We can't promise you'll get along with everyone, that's up to you, but we can reasonably assure you that you won't be placed somewhere that fires you in the 11th month or tries to ignore the contract or treat you unfairly. If something does happen that you feel is breaking the contract agreement in any way, we will do our best to help you sort it out.
3. So, how do I know you're sending me to a good school, either a hagwon or public school?
We at Teach ESL Korea screen the schools with our SR's, and we also often helped the school in the past. In many cases we can let you email with a current native teacher to ask a few questions. **We can only get you this email address after you have an interview with the school, and only if the school wishes to offer you a contract. This rule is in place to protect the privacy of our current teachers and to make sure they don't get inundated with emails.
4. How flexible are the starting dates listed on the job information? Can the school wait a week or two for me to start?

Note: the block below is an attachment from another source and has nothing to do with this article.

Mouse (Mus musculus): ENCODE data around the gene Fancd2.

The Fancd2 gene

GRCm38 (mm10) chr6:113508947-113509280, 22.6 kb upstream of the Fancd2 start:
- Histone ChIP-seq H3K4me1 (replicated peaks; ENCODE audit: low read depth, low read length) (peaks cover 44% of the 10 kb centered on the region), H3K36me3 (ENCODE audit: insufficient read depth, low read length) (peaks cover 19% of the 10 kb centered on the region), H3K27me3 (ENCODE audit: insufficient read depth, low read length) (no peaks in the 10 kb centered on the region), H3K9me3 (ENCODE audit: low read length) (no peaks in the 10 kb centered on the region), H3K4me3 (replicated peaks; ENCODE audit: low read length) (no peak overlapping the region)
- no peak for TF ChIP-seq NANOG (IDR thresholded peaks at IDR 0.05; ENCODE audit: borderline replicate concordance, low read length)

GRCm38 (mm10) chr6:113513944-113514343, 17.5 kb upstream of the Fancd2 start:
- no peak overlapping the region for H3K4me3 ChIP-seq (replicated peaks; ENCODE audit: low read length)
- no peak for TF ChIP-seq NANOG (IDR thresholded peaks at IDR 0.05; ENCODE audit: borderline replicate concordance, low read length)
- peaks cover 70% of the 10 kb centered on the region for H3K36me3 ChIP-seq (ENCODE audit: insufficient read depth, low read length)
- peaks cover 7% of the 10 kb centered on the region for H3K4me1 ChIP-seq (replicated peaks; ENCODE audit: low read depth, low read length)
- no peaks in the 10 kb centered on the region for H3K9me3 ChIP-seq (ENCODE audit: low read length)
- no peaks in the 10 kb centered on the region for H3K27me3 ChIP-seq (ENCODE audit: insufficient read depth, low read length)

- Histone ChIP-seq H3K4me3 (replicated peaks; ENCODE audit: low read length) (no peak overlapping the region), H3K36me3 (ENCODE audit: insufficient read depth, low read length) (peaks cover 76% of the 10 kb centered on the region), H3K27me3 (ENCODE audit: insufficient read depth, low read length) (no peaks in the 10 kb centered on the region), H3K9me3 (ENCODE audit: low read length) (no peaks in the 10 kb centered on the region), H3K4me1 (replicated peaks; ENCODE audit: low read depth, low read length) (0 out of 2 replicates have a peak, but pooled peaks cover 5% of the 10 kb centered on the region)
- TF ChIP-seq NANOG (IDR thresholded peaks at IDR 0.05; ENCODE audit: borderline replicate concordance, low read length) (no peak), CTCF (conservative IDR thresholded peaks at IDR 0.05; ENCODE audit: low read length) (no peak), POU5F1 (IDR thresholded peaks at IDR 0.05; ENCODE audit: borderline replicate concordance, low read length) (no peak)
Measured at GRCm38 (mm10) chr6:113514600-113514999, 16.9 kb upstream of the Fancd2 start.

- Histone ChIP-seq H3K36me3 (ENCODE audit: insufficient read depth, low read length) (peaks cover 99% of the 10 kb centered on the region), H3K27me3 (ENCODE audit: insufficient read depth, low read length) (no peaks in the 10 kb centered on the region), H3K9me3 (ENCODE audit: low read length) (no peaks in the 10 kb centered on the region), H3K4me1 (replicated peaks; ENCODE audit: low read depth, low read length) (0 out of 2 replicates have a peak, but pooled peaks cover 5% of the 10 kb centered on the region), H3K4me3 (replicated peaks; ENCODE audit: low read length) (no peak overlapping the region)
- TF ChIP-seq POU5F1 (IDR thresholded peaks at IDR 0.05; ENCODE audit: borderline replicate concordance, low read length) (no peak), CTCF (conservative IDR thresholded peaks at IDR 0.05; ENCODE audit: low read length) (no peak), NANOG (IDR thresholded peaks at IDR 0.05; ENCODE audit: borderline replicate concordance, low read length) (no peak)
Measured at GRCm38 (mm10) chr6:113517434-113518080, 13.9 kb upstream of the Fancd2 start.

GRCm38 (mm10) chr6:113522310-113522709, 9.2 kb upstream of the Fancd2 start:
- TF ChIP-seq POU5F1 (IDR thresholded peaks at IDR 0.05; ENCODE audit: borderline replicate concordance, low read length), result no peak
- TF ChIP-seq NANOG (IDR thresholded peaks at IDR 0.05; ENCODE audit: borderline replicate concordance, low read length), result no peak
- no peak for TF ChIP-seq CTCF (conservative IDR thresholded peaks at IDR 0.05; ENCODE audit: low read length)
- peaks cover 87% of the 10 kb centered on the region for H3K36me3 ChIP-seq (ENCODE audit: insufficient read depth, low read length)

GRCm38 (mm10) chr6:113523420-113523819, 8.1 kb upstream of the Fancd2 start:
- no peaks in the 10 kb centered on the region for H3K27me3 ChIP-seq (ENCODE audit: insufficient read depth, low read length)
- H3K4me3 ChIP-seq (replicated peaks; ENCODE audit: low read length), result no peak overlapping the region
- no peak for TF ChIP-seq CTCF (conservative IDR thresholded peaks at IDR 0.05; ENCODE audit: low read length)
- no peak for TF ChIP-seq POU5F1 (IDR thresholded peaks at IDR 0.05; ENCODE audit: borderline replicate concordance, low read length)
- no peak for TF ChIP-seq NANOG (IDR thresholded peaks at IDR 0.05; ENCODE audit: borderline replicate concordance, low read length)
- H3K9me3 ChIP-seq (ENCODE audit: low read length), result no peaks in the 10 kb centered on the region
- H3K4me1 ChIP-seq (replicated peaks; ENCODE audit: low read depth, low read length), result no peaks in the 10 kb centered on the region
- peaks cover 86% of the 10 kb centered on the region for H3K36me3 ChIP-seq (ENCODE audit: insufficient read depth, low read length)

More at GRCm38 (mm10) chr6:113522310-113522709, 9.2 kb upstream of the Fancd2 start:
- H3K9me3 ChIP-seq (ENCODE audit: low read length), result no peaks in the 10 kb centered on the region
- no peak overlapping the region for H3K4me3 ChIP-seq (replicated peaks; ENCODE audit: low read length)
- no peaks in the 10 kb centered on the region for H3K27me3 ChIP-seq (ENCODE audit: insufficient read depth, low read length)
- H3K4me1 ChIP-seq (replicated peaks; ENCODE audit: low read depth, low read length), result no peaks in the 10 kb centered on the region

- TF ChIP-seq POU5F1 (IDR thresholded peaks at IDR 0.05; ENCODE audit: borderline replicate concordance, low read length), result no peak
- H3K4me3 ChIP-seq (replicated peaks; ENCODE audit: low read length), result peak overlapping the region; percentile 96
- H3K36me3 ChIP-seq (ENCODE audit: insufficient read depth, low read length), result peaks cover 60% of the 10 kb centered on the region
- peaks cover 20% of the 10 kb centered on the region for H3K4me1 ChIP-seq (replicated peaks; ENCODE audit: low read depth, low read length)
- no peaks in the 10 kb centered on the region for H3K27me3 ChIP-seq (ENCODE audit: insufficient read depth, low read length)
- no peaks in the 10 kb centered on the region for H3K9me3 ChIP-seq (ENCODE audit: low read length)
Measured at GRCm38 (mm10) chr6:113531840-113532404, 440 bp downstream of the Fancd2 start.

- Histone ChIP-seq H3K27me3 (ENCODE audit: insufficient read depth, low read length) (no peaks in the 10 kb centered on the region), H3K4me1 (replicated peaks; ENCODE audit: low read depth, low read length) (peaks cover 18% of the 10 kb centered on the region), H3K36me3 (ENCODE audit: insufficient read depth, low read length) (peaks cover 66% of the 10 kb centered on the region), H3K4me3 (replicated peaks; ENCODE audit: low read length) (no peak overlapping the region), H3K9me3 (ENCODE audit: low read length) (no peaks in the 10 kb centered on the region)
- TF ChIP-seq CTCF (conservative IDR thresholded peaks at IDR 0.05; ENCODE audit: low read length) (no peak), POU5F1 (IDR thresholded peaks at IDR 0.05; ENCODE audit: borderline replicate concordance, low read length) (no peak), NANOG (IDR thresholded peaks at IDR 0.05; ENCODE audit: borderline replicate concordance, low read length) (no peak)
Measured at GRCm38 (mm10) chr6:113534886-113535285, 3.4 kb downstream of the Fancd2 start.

The start dates are not very flexible in most cases. If it says "a.s.a.p." it means as soon as your E2 visa can be processed, which we normally estimate to be 3-4 weeks after you send all documents to Korea.

The date given is usually around the time the current teacher is finishing their contract, so the school needs a replacement at that time.

A week or two might not seem like much but private schools can, and do, lose business if they aren't stocked with foreign teachers. Your presence gives them an edge in the market and your absence can put their business at risk.

With that said, we will look for jobs from your earliest probable start date as well as 1-2 months later.
5. How flexible are schools in reference to the preferences they list?
It can depend on the school but, as a general rule, this is what they are looking for. So, if a school says "female only" or "North American only" they are generally set on this.